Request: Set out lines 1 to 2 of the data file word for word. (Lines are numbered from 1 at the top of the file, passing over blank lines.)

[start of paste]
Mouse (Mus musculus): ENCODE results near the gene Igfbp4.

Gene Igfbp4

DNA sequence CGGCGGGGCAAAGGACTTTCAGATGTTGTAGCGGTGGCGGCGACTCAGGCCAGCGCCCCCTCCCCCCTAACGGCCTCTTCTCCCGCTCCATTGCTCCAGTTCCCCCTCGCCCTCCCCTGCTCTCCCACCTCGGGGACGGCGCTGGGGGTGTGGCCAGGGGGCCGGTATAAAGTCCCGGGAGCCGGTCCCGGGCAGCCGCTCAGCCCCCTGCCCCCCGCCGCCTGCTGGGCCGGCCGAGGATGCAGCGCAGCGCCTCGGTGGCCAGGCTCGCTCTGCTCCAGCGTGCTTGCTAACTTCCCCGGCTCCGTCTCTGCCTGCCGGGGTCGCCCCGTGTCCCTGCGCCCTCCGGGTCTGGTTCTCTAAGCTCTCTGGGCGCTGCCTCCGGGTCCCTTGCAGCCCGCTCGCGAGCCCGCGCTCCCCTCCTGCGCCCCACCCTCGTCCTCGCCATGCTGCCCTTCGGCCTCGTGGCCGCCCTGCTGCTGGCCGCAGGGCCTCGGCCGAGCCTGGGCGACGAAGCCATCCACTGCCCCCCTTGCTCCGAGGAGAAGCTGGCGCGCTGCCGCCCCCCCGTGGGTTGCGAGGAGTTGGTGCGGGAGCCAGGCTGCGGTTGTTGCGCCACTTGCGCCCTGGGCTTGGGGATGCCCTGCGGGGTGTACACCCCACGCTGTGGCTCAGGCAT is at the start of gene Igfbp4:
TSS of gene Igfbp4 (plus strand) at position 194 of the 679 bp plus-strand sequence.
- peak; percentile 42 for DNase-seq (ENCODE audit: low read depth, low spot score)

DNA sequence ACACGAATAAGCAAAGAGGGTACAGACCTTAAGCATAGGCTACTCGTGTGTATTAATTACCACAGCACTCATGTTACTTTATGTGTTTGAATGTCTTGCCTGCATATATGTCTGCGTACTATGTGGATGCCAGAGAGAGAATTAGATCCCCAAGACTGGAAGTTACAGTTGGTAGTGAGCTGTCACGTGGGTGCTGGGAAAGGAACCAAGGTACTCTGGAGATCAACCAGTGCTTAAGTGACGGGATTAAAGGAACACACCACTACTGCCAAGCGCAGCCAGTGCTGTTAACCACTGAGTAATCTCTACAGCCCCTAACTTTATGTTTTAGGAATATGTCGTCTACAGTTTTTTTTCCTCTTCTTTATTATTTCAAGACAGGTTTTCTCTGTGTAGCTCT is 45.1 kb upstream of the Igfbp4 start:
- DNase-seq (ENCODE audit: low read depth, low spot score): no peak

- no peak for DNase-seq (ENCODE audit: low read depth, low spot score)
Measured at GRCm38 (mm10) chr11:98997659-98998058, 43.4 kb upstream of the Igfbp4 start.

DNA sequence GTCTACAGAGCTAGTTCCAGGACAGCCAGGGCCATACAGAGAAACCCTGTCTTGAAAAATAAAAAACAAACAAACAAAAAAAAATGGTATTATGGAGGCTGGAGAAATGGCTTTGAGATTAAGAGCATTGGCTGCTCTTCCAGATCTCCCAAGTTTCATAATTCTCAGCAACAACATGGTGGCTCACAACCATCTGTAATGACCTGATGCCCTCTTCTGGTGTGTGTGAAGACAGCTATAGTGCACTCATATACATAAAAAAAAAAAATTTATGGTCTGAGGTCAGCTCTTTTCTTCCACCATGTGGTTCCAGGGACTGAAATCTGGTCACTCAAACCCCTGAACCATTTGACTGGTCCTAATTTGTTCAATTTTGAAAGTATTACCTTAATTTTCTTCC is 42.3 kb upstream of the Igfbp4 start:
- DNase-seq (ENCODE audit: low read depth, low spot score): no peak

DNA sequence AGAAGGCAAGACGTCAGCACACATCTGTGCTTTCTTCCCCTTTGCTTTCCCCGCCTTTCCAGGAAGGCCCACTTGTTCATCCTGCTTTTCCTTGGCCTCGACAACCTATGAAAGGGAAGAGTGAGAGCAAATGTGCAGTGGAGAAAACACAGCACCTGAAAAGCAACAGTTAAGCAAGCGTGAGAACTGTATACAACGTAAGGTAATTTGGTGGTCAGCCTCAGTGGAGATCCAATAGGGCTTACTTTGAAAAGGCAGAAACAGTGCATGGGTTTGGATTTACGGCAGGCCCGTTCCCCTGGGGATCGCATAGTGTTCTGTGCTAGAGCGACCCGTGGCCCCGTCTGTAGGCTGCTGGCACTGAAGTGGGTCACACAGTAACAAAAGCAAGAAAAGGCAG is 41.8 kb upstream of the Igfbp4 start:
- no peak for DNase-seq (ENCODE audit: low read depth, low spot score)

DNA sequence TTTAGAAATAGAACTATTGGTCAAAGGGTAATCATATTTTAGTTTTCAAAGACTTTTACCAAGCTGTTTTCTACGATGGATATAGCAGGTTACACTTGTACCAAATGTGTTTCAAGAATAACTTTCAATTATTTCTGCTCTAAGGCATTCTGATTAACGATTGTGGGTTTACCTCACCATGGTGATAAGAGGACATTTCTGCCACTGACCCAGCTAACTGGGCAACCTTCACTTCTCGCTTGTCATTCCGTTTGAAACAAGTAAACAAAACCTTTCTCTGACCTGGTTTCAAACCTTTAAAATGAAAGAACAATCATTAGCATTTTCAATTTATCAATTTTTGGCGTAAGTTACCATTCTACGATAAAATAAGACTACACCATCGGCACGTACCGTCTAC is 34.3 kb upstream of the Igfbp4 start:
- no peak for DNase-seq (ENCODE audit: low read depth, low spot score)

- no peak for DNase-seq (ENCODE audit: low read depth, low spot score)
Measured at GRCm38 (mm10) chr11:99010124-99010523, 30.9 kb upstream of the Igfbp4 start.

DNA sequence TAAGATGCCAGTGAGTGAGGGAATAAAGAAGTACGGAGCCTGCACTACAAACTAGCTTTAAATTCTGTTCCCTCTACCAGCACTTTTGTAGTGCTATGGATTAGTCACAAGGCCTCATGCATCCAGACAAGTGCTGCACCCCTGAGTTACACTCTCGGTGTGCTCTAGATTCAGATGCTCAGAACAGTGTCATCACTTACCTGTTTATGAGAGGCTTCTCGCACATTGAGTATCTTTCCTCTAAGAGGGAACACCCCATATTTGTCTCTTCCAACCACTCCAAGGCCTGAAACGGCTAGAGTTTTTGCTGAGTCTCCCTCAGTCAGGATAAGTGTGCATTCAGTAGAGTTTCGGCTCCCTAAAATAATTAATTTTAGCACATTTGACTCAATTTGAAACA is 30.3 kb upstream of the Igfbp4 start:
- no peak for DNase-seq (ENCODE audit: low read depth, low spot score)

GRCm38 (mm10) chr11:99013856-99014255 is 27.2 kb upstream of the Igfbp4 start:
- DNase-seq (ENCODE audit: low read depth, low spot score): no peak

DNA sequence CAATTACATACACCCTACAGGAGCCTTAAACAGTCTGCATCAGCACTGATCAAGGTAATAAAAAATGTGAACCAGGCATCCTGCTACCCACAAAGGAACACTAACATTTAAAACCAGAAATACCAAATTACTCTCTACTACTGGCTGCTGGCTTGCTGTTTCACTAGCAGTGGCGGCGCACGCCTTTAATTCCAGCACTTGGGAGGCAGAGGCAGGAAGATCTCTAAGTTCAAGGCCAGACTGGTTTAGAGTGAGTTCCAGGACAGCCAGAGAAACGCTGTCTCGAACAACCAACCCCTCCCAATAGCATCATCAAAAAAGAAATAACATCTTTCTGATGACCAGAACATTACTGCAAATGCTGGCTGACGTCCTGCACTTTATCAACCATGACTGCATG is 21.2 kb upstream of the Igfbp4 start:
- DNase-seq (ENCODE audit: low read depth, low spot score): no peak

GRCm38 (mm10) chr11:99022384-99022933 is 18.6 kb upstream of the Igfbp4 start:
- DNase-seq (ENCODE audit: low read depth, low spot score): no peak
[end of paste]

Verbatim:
Mouse (Mus musculus): ENCODE results near the gene Igfbp4.

Gene Igfbp4